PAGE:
As part of their professional placement trainee teachers at Leeds Trinity University are expected to plan and deliver schemes of work on a particular theme. Besides helping the students acquire new skills the placement provides host schools with material which they can use in their teaching in future years.
As part of the programme of placements this year, two groups of students elected to work on using archaeology in the primary school classroom. They were hosted by Greenhill Primary and St Phillip’s Catholic Primary – two schools in Leeds (West Yorkshire, UK).
Much of the work naturally depended on creating classroom resources but one element was carrying out a small scale excavation in the grounds of each school. These activities formed the subject of my blog at the time and can be followed by looking at the blog archives for March 2014.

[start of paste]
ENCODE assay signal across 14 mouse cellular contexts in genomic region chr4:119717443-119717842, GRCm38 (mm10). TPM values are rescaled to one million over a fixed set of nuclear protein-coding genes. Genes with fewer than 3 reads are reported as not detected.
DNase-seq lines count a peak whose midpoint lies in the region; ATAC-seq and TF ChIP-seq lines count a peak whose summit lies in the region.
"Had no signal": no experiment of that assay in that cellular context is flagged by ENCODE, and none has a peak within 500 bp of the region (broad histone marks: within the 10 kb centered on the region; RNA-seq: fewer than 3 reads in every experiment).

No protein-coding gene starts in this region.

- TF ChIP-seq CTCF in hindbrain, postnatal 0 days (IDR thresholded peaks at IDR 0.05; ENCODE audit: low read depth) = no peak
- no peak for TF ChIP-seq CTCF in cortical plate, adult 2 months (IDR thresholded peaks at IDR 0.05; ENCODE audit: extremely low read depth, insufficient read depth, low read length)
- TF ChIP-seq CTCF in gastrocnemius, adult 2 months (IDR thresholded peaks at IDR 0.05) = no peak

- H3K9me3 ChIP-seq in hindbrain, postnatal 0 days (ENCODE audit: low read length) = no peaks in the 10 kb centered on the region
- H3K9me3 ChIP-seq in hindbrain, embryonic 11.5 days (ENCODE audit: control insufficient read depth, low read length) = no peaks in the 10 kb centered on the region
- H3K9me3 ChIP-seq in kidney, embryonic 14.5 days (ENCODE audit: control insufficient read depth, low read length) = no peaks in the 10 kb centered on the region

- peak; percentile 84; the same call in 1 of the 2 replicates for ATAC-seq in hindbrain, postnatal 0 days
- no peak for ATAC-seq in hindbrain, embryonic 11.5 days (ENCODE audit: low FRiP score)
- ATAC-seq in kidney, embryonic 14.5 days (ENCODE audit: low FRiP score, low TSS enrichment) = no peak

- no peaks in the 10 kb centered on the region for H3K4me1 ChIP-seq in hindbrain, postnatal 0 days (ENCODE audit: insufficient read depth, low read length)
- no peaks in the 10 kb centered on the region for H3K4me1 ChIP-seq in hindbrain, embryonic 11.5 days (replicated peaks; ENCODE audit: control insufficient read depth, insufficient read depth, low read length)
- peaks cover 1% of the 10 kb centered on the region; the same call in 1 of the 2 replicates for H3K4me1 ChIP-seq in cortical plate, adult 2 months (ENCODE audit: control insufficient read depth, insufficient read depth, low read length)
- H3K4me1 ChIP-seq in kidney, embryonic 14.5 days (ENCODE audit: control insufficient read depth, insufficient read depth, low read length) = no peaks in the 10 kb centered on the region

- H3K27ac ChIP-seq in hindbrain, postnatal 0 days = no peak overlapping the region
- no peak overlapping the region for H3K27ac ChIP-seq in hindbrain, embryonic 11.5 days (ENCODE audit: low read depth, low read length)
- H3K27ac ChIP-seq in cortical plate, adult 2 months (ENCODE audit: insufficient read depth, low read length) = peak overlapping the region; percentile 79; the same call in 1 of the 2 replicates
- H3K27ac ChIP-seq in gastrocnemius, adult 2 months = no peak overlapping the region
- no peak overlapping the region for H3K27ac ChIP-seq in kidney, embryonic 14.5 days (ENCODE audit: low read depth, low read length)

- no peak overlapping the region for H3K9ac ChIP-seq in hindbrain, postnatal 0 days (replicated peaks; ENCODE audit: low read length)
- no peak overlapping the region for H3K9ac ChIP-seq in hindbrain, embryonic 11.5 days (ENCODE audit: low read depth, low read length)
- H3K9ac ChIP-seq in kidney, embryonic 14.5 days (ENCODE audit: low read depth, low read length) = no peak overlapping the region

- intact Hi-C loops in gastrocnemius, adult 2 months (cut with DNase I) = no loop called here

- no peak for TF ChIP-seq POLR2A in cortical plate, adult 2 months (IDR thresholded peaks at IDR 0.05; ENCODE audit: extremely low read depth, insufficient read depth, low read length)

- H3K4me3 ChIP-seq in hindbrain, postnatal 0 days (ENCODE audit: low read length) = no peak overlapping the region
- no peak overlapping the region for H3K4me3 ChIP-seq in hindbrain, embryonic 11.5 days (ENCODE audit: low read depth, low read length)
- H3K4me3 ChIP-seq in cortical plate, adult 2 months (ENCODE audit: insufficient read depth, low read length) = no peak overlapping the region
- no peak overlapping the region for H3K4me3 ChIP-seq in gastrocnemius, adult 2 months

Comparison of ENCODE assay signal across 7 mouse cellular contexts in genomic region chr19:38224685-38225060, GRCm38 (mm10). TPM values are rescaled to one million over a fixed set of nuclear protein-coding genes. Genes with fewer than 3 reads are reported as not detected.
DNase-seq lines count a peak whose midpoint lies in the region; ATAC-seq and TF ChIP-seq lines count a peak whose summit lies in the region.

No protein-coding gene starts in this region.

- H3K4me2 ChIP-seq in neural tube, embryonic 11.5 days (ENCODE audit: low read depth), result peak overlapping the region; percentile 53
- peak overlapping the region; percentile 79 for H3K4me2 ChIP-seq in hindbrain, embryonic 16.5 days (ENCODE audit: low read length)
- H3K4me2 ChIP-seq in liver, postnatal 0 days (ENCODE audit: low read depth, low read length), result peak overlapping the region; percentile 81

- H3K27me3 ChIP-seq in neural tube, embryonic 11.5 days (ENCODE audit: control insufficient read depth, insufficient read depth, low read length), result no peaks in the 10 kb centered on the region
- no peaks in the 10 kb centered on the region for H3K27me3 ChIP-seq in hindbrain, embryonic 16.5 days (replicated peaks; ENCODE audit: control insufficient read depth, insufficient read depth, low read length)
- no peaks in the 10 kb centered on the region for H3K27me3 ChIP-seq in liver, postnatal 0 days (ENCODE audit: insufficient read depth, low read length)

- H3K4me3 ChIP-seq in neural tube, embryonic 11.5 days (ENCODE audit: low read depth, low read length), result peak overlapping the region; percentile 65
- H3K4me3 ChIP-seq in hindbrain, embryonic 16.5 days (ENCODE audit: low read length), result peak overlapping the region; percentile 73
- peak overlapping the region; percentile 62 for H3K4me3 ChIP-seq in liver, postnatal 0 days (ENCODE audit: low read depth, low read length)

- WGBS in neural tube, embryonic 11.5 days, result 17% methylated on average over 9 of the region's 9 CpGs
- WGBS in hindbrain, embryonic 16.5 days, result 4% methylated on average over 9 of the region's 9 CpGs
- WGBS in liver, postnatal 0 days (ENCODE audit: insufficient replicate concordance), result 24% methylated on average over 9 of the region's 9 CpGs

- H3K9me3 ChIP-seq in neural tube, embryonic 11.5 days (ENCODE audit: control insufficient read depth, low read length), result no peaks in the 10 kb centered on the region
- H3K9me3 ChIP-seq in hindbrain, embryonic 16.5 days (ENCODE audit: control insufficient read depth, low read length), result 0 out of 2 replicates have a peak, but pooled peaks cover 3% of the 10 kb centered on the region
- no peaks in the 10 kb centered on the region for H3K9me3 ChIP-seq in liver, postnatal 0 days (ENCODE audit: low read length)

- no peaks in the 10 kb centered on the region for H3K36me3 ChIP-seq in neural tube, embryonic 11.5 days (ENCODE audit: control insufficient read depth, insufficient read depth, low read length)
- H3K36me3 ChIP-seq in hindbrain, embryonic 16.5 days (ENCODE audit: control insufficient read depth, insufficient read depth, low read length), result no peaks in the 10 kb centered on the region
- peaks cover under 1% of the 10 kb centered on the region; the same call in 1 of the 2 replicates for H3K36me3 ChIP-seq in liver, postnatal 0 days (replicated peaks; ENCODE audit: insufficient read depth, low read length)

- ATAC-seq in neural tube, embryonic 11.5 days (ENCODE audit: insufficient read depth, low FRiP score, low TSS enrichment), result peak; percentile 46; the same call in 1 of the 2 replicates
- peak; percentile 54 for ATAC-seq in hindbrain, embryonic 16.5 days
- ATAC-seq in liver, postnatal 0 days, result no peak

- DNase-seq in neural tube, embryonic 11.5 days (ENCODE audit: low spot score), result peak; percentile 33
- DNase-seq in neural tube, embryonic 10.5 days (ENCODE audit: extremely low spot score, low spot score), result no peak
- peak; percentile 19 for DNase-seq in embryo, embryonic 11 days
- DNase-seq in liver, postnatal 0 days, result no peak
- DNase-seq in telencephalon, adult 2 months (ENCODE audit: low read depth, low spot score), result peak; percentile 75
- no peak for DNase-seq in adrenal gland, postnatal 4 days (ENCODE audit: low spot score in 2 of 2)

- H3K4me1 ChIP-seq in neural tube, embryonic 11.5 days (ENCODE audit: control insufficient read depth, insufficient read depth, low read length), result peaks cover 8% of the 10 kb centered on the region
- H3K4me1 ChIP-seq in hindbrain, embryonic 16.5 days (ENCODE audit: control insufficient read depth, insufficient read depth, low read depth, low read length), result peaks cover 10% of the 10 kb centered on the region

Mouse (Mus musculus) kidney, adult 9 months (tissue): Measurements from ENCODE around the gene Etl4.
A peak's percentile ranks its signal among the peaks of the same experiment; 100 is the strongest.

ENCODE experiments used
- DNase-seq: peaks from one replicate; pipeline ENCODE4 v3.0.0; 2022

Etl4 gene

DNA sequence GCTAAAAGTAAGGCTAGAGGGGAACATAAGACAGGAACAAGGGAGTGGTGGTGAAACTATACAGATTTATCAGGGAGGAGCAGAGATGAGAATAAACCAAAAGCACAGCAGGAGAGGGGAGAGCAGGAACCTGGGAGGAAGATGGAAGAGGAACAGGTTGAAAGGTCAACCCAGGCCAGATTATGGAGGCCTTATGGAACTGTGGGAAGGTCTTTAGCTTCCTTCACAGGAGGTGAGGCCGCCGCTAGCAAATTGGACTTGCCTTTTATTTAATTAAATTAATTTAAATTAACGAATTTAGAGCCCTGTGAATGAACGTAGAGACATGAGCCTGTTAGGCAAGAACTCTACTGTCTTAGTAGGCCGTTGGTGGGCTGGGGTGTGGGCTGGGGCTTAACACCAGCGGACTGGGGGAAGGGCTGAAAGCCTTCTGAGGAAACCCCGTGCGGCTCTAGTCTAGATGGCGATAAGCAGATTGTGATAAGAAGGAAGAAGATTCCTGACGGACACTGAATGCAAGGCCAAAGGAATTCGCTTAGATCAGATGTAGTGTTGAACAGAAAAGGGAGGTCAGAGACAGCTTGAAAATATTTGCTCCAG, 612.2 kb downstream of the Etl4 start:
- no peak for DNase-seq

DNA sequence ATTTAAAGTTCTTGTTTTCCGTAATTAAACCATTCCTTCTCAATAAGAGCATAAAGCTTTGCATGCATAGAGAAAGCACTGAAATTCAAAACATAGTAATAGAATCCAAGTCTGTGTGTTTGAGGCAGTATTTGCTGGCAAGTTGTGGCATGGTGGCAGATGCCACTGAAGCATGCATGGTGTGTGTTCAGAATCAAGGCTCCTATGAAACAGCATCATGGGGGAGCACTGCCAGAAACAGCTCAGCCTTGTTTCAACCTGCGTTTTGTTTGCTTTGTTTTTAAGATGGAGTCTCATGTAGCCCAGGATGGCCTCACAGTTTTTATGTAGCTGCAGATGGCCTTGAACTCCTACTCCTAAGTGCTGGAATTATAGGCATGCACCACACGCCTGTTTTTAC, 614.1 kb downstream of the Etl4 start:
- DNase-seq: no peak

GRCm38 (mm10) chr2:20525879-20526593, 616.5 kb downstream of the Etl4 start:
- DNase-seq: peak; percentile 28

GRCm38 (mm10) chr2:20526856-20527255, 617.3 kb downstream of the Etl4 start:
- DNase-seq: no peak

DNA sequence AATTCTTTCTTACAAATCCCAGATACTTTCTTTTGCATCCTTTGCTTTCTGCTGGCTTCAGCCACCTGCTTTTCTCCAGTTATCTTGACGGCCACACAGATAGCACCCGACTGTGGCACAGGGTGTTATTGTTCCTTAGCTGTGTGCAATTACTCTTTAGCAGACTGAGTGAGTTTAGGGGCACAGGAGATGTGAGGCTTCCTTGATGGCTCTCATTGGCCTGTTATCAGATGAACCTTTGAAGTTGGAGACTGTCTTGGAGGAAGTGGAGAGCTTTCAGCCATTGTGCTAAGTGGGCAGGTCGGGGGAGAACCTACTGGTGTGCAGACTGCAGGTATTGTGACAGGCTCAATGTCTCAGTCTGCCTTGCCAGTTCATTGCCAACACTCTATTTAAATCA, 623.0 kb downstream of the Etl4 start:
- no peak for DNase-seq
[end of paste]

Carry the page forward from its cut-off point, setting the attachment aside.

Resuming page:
The range of finds from the two sites was fairly similar, consisting largely of 19th and 20th century pottery, glass, metal working waste and cinder. Additional items included modern copper coins, glass marbles, plastic buttons and fragments of clay pipe stem. The finds from Greenhill seem to have been the most recent and were probably deposited during the landscaping of the school grounds. The clay pipe stems in the assemblage from St Phillip’s would suggest a date in the late Victorian or early 20th century. They probably represent field manuring as the site was still agricultural land prior to the construction of the school buildings.
A fully detailed report of the two excavations is now available. If you would like to down load a copy click on the link bloow.
Dave Weldrake, April 2014